<p>Maintain your freedom with bike repair workshops at Assabet River Bicycles. <span id="more-17"></span>The Park Tool School at Assabet River Bicycles lets you learn how to take care of your own bike, under the helpful supervision of our expert mechanics. Classes are based on curriculums and materials in <em>Big Blue Book of Bicycle Repair</em> &#8211; 3rd Edition<em>,</em> by Calvin Jones.</p>
    <p>Classes are available at different levels, for novice to advance rider/mechanics. The topics for each level are similar, but the depth of coverage varies. Please contact us at the store if you have questions about which level is right for you.</p>
    <h3>Requirements</h3>
    <ul>
      <li>Pre-register for your class choice. Classes are posted in <a href="/events/">Upcoming Events</a>.</li>
      <li>Bring your bike. It is what you will be working on.</li>
      <li>Bring the textbook <em>Big Blue Book of Bicycle Repair</em> &#8211; 3rd Edition<em>.</em></li>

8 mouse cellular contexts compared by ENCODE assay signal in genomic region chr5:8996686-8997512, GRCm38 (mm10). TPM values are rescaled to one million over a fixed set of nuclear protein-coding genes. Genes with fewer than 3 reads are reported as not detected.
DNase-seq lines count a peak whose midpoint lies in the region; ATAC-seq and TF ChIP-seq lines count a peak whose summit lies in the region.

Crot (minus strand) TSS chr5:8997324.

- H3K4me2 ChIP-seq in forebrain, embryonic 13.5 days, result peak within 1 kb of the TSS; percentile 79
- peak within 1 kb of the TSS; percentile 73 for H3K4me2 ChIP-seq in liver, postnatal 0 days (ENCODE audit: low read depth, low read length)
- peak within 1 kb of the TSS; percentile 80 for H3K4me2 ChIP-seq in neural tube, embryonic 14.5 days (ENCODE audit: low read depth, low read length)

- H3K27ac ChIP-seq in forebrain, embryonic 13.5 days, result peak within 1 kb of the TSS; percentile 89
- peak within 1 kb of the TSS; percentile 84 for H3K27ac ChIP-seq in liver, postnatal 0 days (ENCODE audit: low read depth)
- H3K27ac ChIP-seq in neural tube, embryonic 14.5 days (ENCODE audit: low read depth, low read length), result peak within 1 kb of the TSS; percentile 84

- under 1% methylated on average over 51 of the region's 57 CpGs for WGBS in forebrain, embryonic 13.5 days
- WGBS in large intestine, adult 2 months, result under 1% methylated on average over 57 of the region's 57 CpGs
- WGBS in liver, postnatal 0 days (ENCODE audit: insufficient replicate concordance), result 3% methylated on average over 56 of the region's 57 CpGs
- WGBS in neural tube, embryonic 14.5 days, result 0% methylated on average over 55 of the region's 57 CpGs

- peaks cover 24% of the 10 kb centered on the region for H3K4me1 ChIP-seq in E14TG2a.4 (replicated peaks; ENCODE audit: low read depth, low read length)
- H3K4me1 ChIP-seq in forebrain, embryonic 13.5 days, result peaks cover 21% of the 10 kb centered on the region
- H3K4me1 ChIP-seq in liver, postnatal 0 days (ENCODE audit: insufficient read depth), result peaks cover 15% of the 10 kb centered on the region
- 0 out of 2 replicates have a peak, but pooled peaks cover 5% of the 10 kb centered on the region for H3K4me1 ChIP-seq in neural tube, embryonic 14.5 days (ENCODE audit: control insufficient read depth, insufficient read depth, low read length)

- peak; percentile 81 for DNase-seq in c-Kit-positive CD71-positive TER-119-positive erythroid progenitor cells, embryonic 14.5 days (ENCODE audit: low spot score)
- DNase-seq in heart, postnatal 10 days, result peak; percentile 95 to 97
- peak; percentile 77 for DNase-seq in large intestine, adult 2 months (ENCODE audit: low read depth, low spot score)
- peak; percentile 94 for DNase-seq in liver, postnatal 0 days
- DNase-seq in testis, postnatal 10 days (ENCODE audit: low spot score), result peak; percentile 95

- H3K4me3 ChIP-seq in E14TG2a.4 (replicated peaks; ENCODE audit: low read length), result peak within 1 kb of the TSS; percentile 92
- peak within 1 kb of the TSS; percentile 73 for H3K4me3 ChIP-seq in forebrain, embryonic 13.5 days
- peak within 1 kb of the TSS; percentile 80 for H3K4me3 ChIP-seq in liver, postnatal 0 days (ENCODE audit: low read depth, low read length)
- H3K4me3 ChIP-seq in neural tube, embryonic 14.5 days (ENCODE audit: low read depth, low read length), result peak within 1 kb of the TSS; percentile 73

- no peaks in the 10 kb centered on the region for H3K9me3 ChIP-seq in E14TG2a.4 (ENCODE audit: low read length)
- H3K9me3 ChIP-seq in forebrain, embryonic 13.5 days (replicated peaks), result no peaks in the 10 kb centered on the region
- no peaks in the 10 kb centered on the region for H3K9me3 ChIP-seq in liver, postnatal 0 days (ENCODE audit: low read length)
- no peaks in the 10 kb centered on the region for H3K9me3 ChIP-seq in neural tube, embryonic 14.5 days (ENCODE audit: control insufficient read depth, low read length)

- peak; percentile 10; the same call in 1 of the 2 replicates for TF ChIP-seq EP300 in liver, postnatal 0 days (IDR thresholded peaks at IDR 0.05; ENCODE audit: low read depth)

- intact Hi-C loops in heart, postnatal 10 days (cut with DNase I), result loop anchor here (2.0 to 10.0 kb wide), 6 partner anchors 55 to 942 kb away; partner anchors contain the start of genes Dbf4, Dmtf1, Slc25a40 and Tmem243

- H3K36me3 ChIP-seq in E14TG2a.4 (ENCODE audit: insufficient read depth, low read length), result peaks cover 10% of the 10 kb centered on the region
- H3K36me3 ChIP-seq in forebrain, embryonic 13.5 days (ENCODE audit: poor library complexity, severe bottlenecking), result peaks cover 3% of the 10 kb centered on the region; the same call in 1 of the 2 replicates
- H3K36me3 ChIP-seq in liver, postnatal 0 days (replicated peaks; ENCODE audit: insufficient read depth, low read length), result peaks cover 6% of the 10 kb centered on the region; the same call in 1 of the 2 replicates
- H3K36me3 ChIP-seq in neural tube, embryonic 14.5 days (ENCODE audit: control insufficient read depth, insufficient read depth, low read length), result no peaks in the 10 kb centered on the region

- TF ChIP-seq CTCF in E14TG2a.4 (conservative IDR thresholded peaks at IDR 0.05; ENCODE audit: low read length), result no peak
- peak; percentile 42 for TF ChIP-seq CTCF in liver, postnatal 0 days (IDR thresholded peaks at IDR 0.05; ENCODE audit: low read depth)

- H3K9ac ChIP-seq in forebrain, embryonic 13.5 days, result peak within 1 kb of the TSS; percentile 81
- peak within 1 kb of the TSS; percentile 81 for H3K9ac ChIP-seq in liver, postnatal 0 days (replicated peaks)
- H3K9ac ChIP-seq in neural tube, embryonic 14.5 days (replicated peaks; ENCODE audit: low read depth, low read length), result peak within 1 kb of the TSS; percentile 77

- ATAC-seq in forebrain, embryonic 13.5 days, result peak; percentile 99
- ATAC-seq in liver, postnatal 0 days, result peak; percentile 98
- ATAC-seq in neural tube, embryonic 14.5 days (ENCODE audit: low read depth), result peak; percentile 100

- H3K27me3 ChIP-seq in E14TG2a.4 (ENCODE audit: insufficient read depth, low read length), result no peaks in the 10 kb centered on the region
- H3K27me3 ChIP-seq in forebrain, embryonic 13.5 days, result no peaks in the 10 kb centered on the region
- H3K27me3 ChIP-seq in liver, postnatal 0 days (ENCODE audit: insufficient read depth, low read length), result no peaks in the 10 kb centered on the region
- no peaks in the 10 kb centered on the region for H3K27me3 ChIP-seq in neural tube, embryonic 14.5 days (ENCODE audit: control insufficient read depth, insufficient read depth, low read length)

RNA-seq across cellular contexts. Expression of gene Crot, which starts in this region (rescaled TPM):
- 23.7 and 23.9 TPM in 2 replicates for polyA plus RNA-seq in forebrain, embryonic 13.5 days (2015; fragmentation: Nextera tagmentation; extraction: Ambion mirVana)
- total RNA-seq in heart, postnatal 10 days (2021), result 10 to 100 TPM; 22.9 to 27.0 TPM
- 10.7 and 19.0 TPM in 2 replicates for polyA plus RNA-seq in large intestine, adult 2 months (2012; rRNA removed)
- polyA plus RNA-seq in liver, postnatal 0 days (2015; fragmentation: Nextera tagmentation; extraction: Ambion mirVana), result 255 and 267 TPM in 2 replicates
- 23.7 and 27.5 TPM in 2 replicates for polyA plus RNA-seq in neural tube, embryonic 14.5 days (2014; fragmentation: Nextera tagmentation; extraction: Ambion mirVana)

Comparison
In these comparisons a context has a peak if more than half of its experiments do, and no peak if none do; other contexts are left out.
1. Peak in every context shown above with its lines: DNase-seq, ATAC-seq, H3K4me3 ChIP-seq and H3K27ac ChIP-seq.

<li>Wear clothes you don&#8217;t mind getting dirty.</li>
      <li>Bring a great attitude and plenty of questions (cookies help too).</li>
    </ul>
    <p>Workshops take place in an active service area. You will be using tools and equipment. For your safety we ask that you wear closed toe shoes, tie up long hair and remove jewelry.</p>
    <p>Necessary tools for all classes are provided.</p>

    <div class="classes">
      <div class="topics">
        <h3>Class Topics and Times</h3>
        <ul>
          <li>Wheel, Tires, and Tube Service Class: 2-hour session</li>
          <li>New Rider Maintenance: 2.25-hour session</li>
          <li>Novice Class: 7-hour course</li>
          <li>Intermediate Class: 10.5-hour course</li>
          <li>Advanced Class: 17-hour course</li>
        </ul>
        <p>Individual customized clinics and programs are available by request. Please <a href="/#contact">contact us</a> for more information.</p>
      </div>
      <div class="bot-logo"></div>
    </div>
  </div><!-- .entry-content -->
</div>

</body>
</html>

#10

Thanks @Ray.H I tried both and liked the spacing better up top.

How does it look out there guys?